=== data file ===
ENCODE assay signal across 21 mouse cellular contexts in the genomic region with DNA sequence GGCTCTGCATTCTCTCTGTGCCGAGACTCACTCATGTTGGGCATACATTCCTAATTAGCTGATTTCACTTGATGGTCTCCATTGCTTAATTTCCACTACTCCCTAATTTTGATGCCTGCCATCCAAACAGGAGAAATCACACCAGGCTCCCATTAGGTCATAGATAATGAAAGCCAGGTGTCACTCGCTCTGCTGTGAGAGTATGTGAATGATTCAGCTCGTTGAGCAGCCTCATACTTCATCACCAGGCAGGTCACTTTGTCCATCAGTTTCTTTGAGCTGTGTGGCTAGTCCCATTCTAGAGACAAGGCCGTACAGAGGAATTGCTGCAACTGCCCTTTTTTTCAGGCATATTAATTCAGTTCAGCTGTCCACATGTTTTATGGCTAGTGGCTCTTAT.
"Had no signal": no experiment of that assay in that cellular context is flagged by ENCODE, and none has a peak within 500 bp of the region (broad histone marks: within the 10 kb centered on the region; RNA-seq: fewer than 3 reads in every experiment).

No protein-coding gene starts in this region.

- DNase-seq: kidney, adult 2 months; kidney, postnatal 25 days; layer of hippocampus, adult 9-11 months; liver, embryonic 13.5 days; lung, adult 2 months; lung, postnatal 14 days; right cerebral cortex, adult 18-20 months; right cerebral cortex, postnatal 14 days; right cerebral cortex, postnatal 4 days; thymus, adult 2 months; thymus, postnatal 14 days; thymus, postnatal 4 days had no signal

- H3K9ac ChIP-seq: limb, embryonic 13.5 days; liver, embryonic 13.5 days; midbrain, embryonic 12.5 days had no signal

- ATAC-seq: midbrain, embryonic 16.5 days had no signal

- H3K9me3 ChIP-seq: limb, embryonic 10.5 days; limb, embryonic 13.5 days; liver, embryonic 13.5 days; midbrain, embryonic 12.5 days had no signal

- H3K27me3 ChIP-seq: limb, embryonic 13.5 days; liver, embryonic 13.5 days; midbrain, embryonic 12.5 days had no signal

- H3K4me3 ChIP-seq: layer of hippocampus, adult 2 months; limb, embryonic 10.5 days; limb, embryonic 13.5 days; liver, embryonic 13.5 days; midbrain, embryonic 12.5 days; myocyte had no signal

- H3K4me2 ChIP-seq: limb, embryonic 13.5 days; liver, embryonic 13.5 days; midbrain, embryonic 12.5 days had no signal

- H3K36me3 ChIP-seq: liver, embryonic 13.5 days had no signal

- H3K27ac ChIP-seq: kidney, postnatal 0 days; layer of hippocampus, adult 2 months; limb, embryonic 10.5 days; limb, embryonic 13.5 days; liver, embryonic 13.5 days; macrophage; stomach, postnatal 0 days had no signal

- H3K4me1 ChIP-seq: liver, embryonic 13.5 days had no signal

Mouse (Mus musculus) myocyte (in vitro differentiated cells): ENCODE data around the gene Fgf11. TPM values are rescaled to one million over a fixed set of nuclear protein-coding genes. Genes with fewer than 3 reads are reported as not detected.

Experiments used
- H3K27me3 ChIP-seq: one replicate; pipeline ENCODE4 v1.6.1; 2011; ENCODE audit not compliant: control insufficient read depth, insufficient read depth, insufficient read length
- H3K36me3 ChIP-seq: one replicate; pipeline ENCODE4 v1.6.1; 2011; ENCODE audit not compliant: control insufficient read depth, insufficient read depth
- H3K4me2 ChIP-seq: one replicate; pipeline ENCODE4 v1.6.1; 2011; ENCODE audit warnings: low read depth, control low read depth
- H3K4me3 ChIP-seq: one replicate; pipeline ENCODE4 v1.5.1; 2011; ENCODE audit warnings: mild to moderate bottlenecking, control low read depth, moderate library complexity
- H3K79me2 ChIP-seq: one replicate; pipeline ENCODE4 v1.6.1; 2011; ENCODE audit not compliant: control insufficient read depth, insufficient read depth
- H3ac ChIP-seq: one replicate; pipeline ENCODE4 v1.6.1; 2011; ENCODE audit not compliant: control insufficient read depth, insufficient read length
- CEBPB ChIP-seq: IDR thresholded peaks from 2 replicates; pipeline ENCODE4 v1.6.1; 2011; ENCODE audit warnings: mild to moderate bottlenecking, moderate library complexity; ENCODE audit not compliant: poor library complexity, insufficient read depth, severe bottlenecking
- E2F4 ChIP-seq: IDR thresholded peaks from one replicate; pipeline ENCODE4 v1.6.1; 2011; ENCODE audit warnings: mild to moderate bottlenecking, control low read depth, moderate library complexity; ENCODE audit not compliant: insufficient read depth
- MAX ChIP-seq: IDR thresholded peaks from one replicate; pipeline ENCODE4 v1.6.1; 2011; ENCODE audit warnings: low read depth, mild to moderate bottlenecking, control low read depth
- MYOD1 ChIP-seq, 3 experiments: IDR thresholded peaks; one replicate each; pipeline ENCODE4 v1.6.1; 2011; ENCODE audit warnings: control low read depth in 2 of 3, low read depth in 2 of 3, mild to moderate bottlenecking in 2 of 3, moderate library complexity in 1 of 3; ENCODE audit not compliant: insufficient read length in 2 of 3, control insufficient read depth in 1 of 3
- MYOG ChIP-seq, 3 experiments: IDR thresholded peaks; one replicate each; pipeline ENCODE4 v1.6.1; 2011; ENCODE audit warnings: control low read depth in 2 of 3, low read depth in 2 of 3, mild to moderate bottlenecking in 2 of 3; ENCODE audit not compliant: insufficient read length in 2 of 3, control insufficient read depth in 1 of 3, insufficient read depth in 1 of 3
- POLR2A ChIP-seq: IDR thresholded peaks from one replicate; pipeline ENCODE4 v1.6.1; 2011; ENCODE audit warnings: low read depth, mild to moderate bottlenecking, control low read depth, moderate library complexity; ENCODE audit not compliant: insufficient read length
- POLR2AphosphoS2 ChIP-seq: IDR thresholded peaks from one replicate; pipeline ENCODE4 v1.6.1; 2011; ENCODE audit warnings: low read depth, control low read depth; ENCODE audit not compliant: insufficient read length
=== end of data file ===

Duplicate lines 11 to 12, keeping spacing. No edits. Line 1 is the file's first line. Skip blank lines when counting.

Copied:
- H3K36me3 ChIP-seq: liver, embryonic 13.5 days had no signal

- H3K27ac ChIP-seq: kidney, postnatal 0 days; layer of hippocampus, adult 2 months; limb, embryonic 10.5 days; limb, embryonic 13.5 days; liver, embryonic 13.5 days; macrophage; stomach, postnatal 0 days had no signal